Former French president Nicolas Sarkozy moved a step closer to facing trial over campaign funding irregularities on Thursday when a court rejected a defense request to halt proceedings against one of 14 suspects in the case.
A Paris appeal court threw out a request from the defence to drop the case against Guillaume Lambert, the director of Sarkozy's unsuccessful 2012 re-election campaign, in a move that lawyers said likely removes the last obstacle to the case going to trial.
Sarkozy may thus be facing time in court over suspicions that his campaign purposefully exceeded legal spending limits.
The case focuses on the Bygmalion public relations firm, which organised some of Sarkozy's campaign appearances. Bygmalion allegedly charged Sarkozy's party €18.5 million ($19.3 million) for services rendered instead of billing the president's campaign directly, which is standard practice.
As a result, the prosecution says, the campaign was able to exceed the legal spending limit of €22.5 million.
Bygmalion executives have acknowledged instances of fraud and false billing, but no-one has directly accused Sarkozy of knowing about the charges or making the billing decisions.
Lambert has told police that he warned Sarkozy of the risk of breaching financing limits.
Questioned by police in September 2015, Sarkozy said he did not recall Lambert's warning and described the controversy as a "farce", putting the responsibility squarely on Bygmalion and his party, at the time known as the UMP but since renamed Les Républicains.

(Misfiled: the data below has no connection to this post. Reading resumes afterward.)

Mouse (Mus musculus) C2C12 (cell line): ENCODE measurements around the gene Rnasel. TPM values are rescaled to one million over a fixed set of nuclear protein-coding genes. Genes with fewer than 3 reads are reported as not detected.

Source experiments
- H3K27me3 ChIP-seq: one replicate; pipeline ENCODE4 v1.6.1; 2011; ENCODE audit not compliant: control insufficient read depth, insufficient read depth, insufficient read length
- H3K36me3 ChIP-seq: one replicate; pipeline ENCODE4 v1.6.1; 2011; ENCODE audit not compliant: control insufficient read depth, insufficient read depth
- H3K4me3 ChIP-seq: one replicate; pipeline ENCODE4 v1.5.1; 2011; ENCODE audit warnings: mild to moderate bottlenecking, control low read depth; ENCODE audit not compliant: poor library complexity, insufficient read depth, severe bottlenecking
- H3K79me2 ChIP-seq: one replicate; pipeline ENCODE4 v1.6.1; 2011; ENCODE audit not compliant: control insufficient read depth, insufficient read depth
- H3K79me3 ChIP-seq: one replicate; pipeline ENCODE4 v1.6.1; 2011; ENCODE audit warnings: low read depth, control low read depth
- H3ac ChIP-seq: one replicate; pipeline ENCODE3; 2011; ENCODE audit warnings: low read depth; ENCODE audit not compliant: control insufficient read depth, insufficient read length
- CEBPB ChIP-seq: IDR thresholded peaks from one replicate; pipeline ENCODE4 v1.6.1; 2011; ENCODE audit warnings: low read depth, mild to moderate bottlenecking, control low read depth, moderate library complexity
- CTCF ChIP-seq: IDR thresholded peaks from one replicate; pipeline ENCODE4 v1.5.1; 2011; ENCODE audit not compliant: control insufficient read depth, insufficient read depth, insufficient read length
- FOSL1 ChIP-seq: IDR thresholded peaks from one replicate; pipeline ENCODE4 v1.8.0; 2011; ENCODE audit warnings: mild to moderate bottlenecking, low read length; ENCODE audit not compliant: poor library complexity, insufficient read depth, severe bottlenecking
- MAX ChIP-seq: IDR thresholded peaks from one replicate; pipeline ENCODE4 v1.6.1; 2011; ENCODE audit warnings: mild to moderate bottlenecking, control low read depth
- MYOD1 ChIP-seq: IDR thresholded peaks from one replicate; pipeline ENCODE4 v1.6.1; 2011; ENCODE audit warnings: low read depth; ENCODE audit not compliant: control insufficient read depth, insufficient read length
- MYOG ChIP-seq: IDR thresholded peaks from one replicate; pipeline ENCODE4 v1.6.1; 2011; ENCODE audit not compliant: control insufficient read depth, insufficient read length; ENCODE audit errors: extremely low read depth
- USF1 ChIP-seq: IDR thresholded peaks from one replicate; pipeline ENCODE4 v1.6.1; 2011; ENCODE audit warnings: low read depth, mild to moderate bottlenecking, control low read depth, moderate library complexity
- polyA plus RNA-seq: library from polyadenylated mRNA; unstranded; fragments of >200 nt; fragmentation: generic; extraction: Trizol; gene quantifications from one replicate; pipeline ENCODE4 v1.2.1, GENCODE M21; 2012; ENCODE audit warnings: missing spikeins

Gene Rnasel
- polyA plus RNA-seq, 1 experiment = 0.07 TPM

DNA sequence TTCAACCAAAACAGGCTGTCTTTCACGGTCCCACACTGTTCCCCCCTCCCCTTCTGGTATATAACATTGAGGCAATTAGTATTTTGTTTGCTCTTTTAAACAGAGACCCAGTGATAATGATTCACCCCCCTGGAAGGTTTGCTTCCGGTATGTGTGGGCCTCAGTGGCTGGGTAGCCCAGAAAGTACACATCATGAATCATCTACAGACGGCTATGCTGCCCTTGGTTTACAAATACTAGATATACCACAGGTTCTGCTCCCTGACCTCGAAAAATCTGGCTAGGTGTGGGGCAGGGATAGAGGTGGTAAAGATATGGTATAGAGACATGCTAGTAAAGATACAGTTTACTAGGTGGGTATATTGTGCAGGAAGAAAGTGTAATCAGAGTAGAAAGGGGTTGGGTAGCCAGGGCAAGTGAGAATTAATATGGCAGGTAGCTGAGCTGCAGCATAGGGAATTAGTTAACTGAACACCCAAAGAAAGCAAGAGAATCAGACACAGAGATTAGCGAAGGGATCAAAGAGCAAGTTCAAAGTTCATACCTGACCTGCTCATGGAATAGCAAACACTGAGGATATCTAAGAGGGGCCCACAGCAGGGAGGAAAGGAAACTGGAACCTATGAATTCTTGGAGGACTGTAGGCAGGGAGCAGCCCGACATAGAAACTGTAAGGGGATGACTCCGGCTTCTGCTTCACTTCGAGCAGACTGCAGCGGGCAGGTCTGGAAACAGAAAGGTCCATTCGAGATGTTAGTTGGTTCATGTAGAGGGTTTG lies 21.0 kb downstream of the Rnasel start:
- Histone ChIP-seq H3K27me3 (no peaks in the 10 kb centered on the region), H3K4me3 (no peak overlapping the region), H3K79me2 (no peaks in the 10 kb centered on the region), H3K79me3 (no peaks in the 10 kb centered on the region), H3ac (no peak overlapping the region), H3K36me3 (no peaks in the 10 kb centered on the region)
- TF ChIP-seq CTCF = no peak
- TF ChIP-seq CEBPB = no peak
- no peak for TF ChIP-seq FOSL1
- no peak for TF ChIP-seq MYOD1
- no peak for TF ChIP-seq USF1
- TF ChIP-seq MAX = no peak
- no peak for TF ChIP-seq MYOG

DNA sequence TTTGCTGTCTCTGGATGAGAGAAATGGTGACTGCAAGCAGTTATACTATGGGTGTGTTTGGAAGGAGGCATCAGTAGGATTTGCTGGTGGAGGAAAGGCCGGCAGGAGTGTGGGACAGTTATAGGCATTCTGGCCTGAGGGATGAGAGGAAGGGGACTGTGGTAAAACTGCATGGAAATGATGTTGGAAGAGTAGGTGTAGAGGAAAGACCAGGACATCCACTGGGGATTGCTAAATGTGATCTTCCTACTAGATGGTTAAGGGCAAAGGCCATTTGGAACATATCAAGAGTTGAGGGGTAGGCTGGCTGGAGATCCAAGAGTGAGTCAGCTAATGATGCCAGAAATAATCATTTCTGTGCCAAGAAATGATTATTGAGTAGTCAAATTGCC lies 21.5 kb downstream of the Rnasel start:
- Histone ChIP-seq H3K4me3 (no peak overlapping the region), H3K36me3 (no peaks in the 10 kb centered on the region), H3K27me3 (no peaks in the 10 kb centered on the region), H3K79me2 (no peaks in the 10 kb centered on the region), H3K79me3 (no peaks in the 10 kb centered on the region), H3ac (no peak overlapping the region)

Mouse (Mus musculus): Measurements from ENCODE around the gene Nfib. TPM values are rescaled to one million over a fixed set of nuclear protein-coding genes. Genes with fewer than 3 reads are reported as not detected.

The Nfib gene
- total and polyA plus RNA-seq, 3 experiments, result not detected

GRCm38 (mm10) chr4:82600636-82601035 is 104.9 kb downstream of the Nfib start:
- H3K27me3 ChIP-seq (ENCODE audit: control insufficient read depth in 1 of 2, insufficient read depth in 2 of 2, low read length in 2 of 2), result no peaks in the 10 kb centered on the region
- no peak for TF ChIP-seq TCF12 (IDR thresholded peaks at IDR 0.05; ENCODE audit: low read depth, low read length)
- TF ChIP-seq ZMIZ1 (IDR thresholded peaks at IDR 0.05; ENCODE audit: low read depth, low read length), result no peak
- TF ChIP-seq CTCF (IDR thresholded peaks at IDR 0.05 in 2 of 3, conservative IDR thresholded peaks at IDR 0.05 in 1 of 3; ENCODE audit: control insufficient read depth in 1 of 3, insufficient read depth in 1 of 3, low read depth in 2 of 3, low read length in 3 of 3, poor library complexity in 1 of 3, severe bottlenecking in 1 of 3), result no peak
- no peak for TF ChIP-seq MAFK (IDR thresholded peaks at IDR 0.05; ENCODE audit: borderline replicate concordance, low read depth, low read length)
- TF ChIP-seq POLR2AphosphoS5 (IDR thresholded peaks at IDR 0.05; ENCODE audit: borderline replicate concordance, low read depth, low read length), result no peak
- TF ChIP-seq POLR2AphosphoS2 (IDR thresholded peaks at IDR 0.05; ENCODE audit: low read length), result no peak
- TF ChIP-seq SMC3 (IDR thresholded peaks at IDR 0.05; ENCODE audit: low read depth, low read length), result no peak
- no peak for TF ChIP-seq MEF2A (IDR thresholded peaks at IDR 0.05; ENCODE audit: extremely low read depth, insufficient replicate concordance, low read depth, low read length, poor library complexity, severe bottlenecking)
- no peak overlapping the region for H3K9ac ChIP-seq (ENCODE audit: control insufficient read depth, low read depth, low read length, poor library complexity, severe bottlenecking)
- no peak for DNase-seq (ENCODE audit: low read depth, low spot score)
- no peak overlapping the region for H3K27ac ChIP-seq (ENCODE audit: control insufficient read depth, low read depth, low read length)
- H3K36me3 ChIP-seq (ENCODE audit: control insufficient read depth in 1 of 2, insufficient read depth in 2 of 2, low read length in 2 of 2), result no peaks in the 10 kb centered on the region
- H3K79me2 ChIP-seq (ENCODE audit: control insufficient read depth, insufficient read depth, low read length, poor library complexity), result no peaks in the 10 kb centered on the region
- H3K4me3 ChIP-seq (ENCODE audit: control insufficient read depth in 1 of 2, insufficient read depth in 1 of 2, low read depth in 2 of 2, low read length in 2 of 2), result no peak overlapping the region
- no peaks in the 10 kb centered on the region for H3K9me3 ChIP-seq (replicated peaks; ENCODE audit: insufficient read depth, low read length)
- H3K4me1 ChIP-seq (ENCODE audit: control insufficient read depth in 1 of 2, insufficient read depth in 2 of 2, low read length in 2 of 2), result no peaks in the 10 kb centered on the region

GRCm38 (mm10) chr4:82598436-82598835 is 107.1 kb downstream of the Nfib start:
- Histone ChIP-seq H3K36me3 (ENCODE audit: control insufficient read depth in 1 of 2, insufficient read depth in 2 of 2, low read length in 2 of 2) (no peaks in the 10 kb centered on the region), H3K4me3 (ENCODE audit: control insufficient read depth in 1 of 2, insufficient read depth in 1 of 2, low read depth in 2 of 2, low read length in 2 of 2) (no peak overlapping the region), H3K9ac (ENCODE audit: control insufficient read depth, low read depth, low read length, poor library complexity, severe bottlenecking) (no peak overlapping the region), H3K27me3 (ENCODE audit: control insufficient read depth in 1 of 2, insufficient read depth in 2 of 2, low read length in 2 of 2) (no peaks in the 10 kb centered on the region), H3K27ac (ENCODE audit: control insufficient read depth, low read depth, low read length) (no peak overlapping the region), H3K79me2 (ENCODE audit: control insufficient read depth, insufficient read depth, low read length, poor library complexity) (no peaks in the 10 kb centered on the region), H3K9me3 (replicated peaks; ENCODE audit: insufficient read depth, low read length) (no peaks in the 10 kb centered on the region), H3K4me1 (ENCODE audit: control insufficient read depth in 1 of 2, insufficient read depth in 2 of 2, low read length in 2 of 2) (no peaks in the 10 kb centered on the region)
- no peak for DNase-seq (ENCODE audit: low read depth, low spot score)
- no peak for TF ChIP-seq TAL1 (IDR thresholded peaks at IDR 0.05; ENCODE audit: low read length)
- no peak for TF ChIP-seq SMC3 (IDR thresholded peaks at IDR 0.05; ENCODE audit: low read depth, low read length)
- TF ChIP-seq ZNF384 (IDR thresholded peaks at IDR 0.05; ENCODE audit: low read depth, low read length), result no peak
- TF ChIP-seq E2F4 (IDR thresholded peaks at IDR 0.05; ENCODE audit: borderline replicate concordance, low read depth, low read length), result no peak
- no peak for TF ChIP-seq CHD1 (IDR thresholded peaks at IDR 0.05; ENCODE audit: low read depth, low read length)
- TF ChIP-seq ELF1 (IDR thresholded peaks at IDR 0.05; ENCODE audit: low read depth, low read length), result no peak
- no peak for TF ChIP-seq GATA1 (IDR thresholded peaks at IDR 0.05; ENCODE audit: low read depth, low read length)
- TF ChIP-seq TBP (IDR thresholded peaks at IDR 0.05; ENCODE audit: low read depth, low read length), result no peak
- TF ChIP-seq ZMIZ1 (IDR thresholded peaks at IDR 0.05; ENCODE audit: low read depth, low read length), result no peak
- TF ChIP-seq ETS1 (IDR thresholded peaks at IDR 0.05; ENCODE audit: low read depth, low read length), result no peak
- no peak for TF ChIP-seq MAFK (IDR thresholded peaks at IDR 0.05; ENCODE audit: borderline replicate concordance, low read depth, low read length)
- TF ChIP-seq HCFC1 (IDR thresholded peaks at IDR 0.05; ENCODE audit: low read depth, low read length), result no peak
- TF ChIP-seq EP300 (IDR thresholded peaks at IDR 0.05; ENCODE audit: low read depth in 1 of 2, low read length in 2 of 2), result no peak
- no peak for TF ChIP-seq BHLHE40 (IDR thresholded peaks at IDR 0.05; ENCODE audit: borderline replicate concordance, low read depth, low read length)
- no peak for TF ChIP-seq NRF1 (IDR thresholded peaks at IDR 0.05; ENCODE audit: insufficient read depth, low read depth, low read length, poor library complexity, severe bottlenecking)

While the financing case is his most pressing legal challenge, Sarkozy, 61, has been fighting legal problems on several fronts.
He was cleared in October 2013 of accepting campaign donations from France's richest woman, L'Oréal heiress Liliane Bettencourt, when she was deemed too ill and frail to understand what she was doing. Investigators suspected that up to €4 million of Bettencourt's cash had made its way into UMP party coffers.
Sarkozy was also accused in April 2012 of agreeing to accept €50 million from Libya's former leader Muammar Gaddafi to put toward his 2007 presidential campaign.
Sarkozy was nicknamed the "bling-bling president" for his flashy displays of wealth during his time in office, demonstrations that many felt were unbefitting the resident of the Elysée Palace.
Sarkozy was eliminated in the first round of a right-wing primary contest ahead of presidential elections next year, trailing far behind former prime ministers François Fillon and Alain Juppé. Fillon won the second round a week later to become Les Républicain's candidate for the April 2017 vote.
(FRANCE 24 with AFP)
Date created : 2016-12-15